Books for September
by Diana Studer
- gardening for biodiversity
in Cape Town, South Africa
This time my seven inspired pictures of memories. My own, my mother's and my grandmother's.
|Glass vase from IKEA|
Swiss memories chipped while moving
Who knew you could smooth that off with a nail file? (Google did!)
This is yesterday
'My baby sister' was named Peach by her sister. Her father has Alzheimer's. Woken by the phone in the middle of the night.
Immediately she knows there will be fluorescent light and waiting, the crunchy flex of an empty plastic cup in her hand, inadequate words to fend off silence. Dad's had an accident, a bad one.
... picking up sea glass ... Miraculous how it entered the sea jagged and lethal and came out soft and opaque. A comforting illustration of how time blunts keen edges.
But now she feels too old for herself: the difficult middle age of the manic pixie dream girl. Too old for her unidividual uniqueness to be cute and too young for it to be eccentric.
|His November 2017 hike|
and our first house
in Camps Bay
All we have left unsaid
More exotic to me, because it is set in my city, during my memories. But political and social history setting, from the 'other side'. When the 'Coloured' high schools were closed against student protest action. Send your child to a private school, if you can pay the fees, and education continues uninterrupted. Her mother is dying in hospital. The daughter's memories, and the gaps which will never be spelt out now. Two sisters sort of making peace with each other. One had emigrated to Canada and a new life, the other stayed with the New South Africa. The book opens with her own poem.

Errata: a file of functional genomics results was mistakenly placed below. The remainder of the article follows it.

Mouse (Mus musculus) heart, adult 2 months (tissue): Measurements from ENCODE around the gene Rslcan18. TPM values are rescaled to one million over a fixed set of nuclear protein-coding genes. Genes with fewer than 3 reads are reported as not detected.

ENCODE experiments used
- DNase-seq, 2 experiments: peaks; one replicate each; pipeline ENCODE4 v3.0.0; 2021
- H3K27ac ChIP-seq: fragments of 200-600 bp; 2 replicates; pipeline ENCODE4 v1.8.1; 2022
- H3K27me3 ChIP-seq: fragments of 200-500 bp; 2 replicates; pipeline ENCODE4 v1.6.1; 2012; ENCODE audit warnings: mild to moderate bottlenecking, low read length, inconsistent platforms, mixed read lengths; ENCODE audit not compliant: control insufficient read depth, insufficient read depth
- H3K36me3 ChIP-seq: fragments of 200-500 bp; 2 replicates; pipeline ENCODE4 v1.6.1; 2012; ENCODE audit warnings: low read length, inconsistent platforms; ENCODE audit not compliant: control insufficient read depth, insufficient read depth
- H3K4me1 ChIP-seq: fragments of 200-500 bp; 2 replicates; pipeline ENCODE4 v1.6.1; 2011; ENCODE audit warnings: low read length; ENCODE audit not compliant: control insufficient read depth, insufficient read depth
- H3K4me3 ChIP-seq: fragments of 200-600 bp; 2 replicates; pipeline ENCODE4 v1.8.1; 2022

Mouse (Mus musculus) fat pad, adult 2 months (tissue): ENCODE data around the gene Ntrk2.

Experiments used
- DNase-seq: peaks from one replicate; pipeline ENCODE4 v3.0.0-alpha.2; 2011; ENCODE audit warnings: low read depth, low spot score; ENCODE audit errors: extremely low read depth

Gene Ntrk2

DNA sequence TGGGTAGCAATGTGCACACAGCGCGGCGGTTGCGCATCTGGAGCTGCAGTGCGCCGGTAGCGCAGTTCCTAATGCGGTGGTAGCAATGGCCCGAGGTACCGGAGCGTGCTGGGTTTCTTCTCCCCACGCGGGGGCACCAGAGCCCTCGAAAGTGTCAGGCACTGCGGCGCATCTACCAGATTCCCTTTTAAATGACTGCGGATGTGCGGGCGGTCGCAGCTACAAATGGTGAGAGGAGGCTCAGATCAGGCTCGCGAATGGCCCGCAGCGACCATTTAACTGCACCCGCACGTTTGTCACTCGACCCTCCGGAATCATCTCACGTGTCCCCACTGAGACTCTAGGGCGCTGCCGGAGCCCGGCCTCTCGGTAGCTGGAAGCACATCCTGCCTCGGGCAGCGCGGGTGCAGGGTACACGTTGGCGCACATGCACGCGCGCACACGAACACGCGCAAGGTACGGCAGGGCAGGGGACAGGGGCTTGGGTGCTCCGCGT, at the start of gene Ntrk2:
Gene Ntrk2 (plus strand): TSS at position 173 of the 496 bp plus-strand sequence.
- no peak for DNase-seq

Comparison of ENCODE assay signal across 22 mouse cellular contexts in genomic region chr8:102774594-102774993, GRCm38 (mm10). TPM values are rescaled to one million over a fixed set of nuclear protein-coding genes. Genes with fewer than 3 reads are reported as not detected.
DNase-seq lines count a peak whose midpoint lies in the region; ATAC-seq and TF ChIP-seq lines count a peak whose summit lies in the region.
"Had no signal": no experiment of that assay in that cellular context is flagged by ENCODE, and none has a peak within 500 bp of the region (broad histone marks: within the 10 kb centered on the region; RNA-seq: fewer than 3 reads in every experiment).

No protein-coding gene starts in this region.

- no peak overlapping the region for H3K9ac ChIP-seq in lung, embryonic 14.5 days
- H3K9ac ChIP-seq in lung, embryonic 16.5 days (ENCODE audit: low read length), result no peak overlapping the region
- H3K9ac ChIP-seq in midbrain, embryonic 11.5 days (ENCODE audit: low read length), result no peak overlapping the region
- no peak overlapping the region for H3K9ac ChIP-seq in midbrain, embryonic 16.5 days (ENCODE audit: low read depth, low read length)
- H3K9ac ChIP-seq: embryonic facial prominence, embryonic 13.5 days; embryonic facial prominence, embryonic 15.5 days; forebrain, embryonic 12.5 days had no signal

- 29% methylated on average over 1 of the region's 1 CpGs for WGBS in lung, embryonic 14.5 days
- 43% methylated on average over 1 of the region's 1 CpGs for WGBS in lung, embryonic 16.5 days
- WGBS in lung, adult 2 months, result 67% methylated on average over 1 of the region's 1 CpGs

After the dust has settled
on the clean rings
where the tables and chairs
and family portraits
of happier times
are taken down,
in the plaster
and holes in the wall,
here our ghosts
will twist and dance.
- by Maxine Case
|Silken memories from London December 1976|
In the shadow of the banyan
Civil war in Phnom Penh, Cambodia. A little girl who was part of the royal family. 'Rami's story is, in essence, my own'. 1975. Khmer Rouge.
From the Author's Note
We are all beggars, my father said. It doesn't matter what we wear - rags, a saffron robe, or silk. We each ask the same of life.
Exiled to farm labour in a tiny village
We settled into Stung Khae during what Pok called the "lament of the monsoon," that period of the season when the rain came in a steady drizzle throughout the morning, then wailed inconsolably in the afternoon, before it softened to a sob that was to last through the evening and sometimes well into the night.
There your heart lies
In 1936 from New York to volunteer as a nurse in the Lincoln Brigade. Franco died in 1975, only now do I realise the context for the armed men in uniform we saw on the streets of Madrid in January 1977. This book has many intense layers - a gay brother, the Catholic church militant in USA and Spain, the son who is turned against his mother by a Spanish grandmother. And yet, each one doing the right thing as they understand it.